For many people, that weird hole in their budget can be chalked up to one thing: an irresistible impulse to buy something, a need so strong, that nothing else matters.
Call it what you want. Idiosyncratic spending. Heart-and-soul spending. Secret obsession spending. It's about the desires of the heart. And no one is immune from it.
"The way people spend money unmasks them," said Aaron Kipnis, a clinical psychologist and professor of psychology at Pacifica Graduate Institute. "As Warren Buffett said, 'When the tide goes out, you can see who's swimming naked.'"
Kipnis has devoted much of his professional life to figuring out why people spend money the way they do.
"Freud said people are driven by a love of shiny things," he said. "There are certain objects that are imbued with a luminosity, as we call it in psychology. Advertisers try to generate that kind of gleam in their products, objects that represent deep longing."
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Spending that comes from a deep sense of longing should not be confused with the phenomenon of "emotional spending," however. Emotional spending is buying a new pair of shoes after a bad day at work. It's springing for drinks at the bar after getting a raise, or driving home a shiny new sportscar the day the divorce papers are signed.
Conversely, idiosyncratic spending—"soul spending"—reflects a lifetime of longing, fear, hope, love and memory. People spend money for reasons that are deeply personal and continually evolving—reasons as complex as the experiences that inspired them.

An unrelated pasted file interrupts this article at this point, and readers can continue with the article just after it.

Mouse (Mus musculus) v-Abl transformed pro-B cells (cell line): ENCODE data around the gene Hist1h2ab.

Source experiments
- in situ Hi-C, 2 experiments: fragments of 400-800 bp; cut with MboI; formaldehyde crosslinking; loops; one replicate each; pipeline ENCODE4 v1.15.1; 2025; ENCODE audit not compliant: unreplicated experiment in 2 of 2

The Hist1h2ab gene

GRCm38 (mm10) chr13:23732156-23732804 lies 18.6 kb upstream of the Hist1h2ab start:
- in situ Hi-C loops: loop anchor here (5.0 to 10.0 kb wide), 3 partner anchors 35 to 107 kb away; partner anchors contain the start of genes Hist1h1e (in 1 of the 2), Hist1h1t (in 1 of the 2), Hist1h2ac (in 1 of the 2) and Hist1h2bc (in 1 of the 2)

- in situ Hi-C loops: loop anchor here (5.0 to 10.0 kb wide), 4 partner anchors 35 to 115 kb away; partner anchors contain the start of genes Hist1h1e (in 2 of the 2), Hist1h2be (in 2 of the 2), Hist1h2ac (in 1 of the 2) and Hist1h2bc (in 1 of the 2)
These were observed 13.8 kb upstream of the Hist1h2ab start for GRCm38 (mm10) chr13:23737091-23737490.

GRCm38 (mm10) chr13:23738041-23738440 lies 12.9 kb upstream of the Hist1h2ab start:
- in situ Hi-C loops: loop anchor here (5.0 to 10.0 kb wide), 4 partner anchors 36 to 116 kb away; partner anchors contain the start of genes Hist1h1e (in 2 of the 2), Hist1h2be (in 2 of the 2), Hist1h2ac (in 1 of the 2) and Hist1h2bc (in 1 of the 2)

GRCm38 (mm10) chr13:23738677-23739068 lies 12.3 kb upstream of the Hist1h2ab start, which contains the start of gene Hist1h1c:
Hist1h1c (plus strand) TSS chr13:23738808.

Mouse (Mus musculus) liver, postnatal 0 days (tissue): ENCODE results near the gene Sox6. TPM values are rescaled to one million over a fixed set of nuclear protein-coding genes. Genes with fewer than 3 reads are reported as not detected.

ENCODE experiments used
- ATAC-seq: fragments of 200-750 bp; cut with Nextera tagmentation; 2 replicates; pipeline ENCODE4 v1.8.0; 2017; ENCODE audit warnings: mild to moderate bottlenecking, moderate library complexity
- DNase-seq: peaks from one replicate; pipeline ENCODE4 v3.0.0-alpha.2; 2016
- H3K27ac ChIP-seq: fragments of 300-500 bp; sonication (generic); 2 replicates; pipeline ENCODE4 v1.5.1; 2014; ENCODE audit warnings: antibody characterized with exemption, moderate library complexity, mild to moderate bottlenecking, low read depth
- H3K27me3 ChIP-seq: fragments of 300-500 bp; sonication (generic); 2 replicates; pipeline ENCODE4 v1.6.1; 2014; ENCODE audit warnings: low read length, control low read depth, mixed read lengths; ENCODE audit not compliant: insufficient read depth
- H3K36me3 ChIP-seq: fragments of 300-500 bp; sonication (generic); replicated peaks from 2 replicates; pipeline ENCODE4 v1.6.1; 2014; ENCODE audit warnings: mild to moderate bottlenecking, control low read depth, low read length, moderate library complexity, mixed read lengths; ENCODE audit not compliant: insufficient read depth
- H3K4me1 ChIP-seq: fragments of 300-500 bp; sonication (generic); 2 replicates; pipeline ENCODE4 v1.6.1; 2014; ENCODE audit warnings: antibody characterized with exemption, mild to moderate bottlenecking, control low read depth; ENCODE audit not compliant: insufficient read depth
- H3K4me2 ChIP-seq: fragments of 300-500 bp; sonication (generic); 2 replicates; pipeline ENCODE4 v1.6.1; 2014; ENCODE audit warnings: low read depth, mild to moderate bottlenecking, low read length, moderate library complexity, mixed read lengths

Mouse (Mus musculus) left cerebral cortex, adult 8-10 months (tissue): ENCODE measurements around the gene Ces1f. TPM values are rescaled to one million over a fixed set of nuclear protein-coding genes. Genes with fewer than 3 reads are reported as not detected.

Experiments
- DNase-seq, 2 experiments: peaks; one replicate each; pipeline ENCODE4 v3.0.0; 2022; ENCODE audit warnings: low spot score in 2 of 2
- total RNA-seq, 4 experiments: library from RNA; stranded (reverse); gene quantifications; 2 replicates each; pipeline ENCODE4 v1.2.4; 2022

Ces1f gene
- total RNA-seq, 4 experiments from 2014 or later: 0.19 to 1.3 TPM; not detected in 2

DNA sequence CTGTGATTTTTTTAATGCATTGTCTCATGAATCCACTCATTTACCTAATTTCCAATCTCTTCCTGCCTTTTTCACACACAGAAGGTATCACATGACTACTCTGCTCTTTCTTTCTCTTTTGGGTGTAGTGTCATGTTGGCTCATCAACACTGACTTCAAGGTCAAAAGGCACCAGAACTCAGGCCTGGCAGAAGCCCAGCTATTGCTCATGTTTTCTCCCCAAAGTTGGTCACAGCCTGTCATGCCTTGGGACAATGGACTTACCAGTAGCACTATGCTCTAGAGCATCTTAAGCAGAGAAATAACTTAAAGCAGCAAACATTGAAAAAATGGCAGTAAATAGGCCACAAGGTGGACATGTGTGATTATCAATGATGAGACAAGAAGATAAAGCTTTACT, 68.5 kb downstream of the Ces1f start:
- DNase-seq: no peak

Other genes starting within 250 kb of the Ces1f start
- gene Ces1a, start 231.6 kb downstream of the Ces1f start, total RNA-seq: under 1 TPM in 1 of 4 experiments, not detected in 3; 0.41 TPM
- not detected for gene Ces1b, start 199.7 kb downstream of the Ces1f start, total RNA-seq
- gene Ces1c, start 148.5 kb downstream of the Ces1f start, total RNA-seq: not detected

Take Brandon Suggs, who has spent many thousands of dollars on thrill-seeking endeavors such as skydiving, bungee jumping, hang gliding, fly boarding and dangerous encounters with wild animals.
An intervention outreach representative at ClearPoint Credit Solutions in Atlanta, Suggs, 30, says he doesn't mind spending 30 percent of his income to do things like "sit on alligators and hold their mouths closed" because—however hard it is to explain to other people—it gives him deep satisfaction.
"When I'm doing these things, it's when I'm happiest and most relaxed," he said. "Paying for it is a hardship, but I don't mind."
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